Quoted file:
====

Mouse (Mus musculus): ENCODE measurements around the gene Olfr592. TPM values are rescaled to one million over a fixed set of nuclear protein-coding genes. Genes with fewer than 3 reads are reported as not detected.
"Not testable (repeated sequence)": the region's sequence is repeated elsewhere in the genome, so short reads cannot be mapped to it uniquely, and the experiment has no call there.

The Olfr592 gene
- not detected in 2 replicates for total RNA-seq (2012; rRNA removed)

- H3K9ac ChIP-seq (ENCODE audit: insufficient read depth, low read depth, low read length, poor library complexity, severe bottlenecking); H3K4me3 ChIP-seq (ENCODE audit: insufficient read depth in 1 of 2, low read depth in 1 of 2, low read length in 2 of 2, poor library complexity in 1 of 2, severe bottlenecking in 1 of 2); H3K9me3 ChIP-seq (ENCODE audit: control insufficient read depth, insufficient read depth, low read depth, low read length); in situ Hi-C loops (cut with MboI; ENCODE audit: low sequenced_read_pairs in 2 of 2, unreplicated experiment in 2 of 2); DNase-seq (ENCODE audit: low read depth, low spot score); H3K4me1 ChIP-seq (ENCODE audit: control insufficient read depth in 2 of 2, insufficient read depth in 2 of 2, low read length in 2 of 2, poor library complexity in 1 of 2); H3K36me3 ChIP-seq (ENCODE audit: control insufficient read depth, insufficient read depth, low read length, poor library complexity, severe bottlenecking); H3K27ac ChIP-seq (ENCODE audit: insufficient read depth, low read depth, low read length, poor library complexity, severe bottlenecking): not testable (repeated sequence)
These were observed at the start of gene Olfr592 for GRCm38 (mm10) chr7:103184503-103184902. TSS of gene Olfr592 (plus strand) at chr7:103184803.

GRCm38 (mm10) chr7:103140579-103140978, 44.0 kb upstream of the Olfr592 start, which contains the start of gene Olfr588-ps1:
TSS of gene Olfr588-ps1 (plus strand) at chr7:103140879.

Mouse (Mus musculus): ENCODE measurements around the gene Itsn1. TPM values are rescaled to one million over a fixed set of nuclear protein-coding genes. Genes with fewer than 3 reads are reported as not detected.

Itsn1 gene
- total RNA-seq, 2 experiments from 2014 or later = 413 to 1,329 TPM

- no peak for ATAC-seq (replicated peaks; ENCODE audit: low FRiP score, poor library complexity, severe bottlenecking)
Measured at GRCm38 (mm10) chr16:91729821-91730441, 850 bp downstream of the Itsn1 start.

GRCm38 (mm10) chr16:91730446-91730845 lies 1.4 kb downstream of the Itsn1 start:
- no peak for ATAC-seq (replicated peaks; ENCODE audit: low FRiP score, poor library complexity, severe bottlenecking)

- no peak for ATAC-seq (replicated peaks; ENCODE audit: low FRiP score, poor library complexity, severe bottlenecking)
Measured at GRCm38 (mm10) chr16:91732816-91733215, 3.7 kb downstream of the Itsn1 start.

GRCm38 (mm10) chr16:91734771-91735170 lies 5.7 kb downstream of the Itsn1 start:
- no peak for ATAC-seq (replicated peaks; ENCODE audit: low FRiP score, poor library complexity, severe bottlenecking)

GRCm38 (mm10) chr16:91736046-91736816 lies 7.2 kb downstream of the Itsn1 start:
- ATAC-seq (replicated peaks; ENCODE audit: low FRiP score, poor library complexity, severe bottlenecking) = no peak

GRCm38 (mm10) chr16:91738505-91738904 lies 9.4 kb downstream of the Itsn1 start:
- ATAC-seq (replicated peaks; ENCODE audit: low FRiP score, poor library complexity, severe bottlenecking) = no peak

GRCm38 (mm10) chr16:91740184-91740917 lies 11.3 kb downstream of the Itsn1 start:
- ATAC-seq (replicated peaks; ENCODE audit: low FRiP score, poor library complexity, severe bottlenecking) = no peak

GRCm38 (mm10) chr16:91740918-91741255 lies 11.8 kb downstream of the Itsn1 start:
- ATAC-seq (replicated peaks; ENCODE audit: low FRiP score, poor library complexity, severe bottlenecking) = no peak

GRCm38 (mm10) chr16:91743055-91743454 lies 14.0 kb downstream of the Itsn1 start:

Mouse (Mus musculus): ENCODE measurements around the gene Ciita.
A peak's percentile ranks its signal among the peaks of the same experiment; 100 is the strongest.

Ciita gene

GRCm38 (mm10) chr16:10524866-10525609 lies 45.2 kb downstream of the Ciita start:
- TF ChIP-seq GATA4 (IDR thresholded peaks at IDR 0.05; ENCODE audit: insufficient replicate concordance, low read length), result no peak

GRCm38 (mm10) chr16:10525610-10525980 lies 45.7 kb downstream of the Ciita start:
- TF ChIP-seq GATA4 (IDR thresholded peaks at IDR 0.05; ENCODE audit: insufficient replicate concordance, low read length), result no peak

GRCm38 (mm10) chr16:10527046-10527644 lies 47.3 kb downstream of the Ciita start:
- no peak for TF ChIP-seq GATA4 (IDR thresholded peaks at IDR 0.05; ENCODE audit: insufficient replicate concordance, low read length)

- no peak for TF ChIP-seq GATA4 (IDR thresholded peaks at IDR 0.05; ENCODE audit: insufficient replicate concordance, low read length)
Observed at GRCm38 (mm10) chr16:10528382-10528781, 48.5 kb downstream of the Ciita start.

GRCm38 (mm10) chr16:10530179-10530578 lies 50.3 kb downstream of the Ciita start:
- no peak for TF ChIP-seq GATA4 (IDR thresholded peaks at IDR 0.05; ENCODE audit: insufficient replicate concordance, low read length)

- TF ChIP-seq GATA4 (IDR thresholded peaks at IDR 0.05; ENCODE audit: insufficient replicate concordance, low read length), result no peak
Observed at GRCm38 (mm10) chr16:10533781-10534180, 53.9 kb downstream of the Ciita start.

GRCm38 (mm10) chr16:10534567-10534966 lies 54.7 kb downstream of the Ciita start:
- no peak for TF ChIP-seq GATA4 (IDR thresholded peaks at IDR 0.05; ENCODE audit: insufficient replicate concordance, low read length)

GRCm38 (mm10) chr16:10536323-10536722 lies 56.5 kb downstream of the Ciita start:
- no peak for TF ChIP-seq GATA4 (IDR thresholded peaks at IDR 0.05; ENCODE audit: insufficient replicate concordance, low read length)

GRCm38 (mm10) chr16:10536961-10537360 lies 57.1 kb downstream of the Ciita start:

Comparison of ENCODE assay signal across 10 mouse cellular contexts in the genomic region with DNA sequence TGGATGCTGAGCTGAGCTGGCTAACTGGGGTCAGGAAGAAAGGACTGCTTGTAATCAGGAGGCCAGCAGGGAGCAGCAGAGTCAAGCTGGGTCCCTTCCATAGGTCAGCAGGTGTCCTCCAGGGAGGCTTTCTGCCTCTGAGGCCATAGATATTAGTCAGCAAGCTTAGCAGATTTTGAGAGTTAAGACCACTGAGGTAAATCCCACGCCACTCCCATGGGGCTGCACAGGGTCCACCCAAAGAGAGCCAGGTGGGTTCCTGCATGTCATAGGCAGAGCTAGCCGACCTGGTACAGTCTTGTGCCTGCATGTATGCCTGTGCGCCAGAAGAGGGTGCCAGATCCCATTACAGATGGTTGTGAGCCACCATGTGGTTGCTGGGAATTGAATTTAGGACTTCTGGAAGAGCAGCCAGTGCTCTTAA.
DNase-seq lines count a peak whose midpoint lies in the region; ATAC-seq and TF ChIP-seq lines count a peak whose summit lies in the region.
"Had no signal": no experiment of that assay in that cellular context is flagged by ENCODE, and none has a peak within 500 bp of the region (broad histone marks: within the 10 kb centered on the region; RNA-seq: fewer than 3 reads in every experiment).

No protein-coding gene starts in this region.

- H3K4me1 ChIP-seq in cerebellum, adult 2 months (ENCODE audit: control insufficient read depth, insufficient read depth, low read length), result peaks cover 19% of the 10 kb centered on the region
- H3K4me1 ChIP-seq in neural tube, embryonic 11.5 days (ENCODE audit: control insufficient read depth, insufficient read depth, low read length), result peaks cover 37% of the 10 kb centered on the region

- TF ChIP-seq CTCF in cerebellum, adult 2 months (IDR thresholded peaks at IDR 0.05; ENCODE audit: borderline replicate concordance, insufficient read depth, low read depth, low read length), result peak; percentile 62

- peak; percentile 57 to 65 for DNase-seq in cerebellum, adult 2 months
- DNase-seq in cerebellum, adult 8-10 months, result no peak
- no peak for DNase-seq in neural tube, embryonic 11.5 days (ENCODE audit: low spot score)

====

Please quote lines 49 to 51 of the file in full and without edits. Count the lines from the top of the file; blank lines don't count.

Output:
Comparison of ENCODE assay signal across 10 mouse cellular contexts in the genomic region with DNA sequence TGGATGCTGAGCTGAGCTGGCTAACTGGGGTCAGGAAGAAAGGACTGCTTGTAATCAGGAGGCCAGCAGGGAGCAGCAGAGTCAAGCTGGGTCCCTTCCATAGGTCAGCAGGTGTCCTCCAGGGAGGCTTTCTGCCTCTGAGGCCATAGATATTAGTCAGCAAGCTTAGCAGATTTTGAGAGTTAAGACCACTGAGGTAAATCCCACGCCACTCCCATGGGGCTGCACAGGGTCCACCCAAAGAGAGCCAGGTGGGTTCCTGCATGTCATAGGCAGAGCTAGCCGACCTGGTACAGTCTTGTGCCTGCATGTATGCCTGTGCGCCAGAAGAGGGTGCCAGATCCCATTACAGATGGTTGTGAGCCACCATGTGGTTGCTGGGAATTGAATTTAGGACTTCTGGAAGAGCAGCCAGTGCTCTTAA.
DNase-seq lines count a peak whose midpoint lies in the region; ATAC-seq and TF ChIP-seq lines count a peak whose summit lies in the region.
"Had no signal": no experiment of that assay in that cellular context is flagged by ENCODE, and none has a peak within 500 bp of the region (broad histone marks: within the 10 kb centered on the region; RNA-seq: fewer than 3 reads in every experiment).